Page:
Start the Tour of the Cathedral of Acqui Terme

Point of interest

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The Cathedral, dedicated to Santa Maria Assunta, is located in the historic centre of Acqui Terme, a town already renowned since Roman times as “Aquae Statiellae”.

Acqui Terme is a significant tourist destination. Its breathtaking landscapes of UNESCO World Heritage hills, the distinctive flavours of the Monferrato cuisine, its great wines and the revitalizing experience of its hot thermal waters, that are an authentic miracle of health and well-being, make the town a rare jewel.

The Cathedral of Acqui Terme has represented for more than ten centuries the core of the city and diocesan life. It stands on the same square overlooked by the fifteenth-century Bishop’s Palace and the Diocesan Seminary, near the massive fortress of the Castle.


Its construction, begun with Bishop Primo shortly after the year 1000, and was completed by Bishop Guido, the Patron Saint of the city, who solemnly consecrated the building on the 11th November 1067, amidst the exultation and emotion of the inhabitants.

The architecture of the Cathedral is the result of the work of the Lombard masters, as witnessed by the masonry decoration with hanging arches, which are still clearly visible in the nave, transept and apses.

Architecturally, the building is strongly related to the contemporary French ones: precisely the one derived from the second church built around the year 1000 in the famous Monastery of Cluny, in France. Noteworthy is the complex Latin cross plan of the building, with a side transept and five apses. The vertical thrust of the walls is also remarkable, originally culminating in a tall octagonal tower at the centre of the building.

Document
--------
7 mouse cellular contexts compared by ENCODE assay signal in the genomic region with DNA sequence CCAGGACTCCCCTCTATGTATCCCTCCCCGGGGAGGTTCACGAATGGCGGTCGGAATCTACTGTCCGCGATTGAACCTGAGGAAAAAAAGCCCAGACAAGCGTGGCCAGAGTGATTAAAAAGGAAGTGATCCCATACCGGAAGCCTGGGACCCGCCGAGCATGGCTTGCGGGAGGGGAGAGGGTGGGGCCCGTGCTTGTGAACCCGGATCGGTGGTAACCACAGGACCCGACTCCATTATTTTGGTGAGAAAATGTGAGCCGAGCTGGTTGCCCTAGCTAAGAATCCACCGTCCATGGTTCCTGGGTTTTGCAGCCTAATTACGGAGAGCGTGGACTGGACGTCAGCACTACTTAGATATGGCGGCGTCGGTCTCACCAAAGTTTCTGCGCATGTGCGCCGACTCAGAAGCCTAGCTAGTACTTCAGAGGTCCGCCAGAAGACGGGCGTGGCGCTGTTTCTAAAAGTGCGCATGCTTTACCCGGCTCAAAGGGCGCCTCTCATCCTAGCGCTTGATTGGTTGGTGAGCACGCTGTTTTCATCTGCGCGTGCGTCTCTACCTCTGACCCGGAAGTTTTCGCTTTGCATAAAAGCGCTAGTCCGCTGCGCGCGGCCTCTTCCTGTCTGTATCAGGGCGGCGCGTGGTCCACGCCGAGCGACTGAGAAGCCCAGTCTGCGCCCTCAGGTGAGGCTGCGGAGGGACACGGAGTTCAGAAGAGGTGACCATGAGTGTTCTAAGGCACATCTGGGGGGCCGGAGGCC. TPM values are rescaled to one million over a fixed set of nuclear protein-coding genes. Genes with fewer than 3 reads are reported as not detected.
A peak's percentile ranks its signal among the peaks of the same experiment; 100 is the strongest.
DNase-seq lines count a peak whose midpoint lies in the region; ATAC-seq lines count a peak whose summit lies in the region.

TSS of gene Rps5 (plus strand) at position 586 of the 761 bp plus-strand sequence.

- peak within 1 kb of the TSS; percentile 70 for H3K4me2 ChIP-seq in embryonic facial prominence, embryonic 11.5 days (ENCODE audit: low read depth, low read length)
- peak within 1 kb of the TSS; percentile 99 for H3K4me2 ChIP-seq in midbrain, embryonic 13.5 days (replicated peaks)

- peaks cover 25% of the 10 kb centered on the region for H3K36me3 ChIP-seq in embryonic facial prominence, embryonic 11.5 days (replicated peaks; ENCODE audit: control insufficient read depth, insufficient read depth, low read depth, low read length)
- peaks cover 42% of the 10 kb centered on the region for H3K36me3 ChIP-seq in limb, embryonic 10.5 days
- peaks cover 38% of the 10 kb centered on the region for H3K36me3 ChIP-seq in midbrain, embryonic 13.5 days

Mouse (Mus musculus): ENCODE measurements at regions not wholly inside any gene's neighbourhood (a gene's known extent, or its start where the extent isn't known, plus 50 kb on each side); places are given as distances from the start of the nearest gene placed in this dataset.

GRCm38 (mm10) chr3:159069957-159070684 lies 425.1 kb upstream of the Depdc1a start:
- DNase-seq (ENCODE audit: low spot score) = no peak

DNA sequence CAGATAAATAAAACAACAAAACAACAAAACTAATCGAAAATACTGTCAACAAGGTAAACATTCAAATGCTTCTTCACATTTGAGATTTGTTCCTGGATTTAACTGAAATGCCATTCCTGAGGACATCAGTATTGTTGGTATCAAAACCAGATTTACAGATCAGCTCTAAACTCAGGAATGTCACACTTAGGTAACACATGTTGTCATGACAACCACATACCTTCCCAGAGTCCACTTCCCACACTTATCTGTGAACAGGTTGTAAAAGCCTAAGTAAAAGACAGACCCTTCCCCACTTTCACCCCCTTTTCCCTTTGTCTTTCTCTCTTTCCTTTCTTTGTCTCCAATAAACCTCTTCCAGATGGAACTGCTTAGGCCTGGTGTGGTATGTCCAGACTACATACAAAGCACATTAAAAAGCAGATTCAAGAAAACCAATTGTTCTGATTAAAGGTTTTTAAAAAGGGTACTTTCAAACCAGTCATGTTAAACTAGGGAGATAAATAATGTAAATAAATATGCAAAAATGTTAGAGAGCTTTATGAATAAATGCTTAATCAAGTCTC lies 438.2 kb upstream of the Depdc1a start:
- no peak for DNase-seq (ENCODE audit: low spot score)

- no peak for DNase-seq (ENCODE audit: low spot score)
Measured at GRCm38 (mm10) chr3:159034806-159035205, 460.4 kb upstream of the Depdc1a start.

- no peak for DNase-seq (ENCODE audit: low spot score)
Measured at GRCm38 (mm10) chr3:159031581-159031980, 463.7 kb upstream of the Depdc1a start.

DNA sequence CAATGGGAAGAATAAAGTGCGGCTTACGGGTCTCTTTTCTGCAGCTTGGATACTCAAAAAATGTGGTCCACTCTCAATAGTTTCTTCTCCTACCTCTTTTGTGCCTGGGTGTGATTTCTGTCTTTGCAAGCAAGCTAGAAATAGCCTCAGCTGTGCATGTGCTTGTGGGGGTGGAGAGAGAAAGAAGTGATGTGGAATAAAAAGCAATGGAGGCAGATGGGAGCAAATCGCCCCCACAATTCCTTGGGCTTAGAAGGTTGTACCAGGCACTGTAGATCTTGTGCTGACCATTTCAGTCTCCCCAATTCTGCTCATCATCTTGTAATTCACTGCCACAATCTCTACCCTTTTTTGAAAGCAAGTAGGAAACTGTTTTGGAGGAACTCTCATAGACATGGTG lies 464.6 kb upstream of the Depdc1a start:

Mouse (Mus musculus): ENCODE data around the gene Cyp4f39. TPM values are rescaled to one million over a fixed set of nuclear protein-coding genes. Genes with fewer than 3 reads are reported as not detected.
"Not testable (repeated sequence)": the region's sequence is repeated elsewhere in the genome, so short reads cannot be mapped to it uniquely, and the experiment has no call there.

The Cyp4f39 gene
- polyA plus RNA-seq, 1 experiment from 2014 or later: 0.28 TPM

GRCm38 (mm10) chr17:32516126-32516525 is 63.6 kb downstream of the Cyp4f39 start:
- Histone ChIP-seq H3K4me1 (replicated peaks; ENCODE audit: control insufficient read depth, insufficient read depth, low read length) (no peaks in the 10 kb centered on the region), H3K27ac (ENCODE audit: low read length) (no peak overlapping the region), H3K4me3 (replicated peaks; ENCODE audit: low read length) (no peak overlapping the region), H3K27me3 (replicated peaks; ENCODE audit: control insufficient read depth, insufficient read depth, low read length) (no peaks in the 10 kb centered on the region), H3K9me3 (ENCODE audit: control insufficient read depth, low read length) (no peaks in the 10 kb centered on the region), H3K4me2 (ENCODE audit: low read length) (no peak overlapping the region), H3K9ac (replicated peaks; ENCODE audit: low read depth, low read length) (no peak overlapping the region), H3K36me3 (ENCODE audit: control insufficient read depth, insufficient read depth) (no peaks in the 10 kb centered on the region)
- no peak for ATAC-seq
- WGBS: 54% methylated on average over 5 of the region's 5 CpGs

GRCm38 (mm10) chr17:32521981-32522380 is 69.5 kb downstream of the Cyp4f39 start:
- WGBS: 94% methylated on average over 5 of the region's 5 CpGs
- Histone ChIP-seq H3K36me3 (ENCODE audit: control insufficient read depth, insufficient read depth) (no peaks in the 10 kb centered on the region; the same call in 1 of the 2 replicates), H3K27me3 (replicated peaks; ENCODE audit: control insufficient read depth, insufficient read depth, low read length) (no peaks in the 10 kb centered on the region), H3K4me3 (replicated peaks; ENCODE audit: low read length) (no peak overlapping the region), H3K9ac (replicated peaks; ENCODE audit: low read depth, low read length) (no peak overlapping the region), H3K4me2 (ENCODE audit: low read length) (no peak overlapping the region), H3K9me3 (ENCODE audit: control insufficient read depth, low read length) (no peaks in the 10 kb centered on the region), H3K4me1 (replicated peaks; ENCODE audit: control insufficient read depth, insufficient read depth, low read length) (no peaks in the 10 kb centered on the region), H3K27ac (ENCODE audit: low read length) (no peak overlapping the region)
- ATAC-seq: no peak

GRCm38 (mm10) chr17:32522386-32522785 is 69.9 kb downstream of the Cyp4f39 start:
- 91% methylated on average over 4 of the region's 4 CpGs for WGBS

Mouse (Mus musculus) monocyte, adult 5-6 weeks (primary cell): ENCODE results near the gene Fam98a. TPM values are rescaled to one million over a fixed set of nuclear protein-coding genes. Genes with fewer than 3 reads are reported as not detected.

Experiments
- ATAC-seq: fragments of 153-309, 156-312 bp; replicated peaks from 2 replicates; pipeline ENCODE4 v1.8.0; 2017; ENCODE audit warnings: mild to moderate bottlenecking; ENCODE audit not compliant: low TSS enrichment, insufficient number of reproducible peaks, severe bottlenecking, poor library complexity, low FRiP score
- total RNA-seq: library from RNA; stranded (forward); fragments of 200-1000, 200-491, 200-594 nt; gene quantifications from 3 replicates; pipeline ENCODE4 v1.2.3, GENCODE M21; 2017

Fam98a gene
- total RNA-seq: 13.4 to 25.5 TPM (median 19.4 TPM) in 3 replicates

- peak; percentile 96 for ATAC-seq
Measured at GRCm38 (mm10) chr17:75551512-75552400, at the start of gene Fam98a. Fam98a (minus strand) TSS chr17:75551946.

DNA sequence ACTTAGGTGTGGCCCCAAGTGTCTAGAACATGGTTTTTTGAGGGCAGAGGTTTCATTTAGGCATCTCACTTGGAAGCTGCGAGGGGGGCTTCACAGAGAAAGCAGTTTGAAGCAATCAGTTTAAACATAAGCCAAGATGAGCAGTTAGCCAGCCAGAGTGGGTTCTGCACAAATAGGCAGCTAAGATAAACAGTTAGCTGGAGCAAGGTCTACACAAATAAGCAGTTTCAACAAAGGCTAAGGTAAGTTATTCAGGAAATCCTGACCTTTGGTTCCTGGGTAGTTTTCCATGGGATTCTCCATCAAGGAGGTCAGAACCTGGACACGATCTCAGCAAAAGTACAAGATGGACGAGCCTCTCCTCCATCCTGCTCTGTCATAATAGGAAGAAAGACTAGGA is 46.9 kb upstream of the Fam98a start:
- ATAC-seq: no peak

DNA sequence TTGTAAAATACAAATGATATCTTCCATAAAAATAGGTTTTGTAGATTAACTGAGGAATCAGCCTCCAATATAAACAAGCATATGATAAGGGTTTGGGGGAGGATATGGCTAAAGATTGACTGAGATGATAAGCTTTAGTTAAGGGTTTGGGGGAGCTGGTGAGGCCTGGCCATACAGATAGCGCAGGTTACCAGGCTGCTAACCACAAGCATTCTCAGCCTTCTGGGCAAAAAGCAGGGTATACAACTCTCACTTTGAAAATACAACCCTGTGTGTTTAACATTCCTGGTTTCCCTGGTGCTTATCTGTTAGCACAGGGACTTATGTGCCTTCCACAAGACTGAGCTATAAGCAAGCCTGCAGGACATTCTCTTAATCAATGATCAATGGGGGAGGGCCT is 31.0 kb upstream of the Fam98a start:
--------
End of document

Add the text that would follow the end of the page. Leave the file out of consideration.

Originally built in the Romanesque style, the Cathedral was gradually altered with many architectural additions in other styles until it reached its present plan.

Move forward to the bottom of the portico steps. Here you can admire the terracotta belfry built in 1479. It stands next to the façade, leaning against the walls of the right-hand nave, alongside the refectory.

The architecture of the bell tower is clearly late Gothic, as can be seen by the gradual increase in the height of the openings: starting with a single-light window and then moving on to mullioned and three-light windows; the characteristic pointed arches on the string-course cornices and the spire at the top date from the same period.

The large rose window in the centre of the façade was added in 1530 and in 1614 the majestic entrance portico was built. The lateral aisles were extended in 1786 and 1790 respectively with the adjacent chapels that you will visit later.

The 19th century marked the end of important structural works to the building, while the 20th century restorations brought the Cathedral of the Assunta back to its original Romanesque architecture in its exterior. Also worth mentioning is the grand restoration promoted from 1985 to 1991 by the Archpriest Monsignor Giovanni Galliano, who was the Parish Priest of the Cathedral for over 50 years. He is commemorated by a plaque placed next to one of the central pillars of the Cathedral.

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